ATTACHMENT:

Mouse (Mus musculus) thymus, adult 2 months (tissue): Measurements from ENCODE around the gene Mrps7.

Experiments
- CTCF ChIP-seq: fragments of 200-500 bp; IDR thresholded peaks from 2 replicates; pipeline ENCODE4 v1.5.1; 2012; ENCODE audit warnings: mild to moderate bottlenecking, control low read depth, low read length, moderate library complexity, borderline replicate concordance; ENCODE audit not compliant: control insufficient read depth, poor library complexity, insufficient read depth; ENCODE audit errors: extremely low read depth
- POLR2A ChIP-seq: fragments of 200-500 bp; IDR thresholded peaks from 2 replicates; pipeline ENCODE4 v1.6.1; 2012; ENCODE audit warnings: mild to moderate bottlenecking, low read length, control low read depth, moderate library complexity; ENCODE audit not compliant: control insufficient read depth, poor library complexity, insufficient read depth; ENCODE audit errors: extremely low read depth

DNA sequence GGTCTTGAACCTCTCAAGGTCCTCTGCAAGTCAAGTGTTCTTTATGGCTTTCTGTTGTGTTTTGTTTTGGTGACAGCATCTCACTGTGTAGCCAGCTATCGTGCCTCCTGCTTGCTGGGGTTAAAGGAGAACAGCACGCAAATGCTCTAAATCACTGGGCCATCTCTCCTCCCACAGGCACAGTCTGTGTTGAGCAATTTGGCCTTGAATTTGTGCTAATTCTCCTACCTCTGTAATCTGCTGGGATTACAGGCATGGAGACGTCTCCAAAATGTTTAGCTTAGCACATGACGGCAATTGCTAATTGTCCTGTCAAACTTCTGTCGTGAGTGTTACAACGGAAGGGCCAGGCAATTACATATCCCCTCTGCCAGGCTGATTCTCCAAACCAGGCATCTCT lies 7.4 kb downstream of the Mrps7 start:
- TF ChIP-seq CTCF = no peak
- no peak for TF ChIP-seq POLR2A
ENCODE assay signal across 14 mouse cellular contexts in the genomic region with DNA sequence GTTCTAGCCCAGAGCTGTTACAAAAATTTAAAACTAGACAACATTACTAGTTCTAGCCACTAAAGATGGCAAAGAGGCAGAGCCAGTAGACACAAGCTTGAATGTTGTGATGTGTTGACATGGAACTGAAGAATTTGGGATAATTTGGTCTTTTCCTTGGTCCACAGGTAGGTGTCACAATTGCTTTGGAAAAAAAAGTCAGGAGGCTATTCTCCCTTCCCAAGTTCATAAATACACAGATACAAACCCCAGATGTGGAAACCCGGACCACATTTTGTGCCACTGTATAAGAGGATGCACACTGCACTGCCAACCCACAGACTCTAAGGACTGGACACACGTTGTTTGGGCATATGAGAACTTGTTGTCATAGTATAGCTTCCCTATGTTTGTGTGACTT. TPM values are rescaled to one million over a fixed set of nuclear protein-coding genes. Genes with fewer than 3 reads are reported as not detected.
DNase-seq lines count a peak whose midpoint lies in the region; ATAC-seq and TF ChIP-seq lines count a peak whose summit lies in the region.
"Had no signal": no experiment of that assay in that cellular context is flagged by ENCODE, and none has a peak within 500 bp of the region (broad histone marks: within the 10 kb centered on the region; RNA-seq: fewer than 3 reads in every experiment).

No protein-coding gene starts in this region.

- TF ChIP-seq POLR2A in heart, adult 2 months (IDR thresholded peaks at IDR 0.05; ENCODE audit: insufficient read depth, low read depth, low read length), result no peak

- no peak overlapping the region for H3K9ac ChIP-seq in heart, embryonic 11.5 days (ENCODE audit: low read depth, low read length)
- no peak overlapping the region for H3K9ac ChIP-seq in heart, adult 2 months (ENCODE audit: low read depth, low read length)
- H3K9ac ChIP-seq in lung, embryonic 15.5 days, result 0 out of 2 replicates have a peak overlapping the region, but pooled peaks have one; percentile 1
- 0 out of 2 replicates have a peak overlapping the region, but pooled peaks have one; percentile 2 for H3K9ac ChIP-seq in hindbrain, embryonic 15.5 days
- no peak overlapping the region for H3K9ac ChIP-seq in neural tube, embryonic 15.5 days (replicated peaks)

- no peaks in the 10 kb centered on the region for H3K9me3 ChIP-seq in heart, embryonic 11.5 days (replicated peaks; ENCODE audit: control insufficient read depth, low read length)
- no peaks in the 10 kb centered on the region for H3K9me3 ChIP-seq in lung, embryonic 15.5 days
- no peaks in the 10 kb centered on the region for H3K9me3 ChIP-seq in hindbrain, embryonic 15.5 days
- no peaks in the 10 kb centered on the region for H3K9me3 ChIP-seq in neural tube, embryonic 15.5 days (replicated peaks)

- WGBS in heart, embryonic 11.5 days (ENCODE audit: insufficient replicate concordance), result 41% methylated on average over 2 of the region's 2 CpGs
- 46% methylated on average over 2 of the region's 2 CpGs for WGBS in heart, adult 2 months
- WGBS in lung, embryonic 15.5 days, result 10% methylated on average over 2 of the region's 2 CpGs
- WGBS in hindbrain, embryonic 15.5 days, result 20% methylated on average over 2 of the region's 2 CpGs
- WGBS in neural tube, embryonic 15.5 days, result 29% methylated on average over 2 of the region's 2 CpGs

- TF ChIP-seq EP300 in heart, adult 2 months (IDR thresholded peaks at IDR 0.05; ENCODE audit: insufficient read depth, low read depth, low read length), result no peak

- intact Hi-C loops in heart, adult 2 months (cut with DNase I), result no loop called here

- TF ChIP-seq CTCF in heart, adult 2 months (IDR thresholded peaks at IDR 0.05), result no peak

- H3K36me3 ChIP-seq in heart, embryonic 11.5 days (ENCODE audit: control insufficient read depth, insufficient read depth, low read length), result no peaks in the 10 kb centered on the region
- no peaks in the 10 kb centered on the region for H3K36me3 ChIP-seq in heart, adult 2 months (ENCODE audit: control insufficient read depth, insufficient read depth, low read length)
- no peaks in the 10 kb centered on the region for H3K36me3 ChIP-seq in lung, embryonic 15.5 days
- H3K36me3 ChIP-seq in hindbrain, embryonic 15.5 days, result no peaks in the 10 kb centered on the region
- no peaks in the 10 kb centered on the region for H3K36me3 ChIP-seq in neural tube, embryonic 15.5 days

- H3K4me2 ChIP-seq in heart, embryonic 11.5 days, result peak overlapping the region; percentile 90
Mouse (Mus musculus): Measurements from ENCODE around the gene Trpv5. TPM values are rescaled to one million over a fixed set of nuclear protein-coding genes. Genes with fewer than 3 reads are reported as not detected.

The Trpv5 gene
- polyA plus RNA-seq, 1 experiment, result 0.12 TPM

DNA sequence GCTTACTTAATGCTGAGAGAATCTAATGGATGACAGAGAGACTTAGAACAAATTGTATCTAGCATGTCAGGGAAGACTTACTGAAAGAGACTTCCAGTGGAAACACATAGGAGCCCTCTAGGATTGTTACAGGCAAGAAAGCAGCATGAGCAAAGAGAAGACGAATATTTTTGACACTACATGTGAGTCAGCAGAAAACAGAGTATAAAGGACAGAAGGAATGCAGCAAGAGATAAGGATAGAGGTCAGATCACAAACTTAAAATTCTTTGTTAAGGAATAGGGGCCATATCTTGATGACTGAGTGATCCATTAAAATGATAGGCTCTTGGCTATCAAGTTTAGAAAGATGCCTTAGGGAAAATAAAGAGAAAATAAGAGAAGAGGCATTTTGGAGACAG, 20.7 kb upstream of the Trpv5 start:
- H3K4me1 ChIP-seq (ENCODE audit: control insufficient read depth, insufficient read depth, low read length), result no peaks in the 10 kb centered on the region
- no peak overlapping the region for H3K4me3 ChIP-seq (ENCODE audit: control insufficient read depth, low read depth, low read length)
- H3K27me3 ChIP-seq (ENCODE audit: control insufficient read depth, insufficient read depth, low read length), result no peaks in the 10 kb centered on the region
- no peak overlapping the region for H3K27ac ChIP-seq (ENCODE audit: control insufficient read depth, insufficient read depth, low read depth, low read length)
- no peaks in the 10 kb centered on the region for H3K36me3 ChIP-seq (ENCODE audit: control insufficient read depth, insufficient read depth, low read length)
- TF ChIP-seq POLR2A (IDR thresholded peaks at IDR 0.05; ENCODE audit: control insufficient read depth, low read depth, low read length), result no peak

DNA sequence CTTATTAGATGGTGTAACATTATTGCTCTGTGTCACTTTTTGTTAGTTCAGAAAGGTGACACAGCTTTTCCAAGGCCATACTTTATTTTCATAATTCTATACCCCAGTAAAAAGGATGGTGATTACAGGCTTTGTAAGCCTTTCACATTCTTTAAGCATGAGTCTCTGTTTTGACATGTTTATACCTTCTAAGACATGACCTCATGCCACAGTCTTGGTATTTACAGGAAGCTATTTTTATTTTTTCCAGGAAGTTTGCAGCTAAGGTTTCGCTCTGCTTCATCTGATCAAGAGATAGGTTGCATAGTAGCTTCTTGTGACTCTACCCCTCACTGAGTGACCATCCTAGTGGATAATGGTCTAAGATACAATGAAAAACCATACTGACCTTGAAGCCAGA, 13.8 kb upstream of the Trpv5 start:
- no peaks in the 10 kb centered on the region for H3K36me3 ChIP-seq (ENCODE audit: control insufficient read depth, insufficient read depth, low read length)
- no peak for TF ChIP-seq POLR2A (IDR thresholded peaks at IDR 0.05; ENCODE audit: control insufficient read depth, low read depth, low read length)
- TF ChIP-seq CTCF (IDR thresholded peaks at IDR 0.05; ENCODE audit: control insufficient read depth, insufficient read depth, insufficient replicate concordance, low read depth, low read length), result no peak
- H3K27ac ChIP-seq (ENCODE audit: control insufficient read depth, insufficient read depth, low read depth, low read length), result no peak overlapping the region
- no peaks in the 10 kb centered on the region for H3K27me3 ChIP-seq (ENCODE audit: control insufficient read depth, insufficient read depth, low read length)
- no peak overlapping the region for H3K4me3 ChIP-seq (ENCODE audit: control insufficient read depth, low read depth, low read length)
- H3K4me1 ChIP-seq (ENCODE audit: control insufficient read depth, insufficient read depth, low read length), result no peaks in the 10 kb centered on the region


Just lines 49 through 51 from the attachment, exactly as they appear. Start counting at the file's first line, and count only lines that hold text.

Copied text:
- TF ChIP-seq CTCF (IDR thresholded peaks at IDR 0.05; ENCODE audit: control insufficient read depth, insufficient read depth, insufficient replicate concordance, low read depth, low read length), result no peak
- H3K27ac ChIP-seq (ENCODE audit: control insufficient read depth, insufficient read depth, low read depth, low read length), result no peak overlapping the region
- no peaks in the 10 kb centered on the region for H3K27me3 ChIP-seq (ENCODE audit: control insufficient read depth, insufficient read depth, low read length)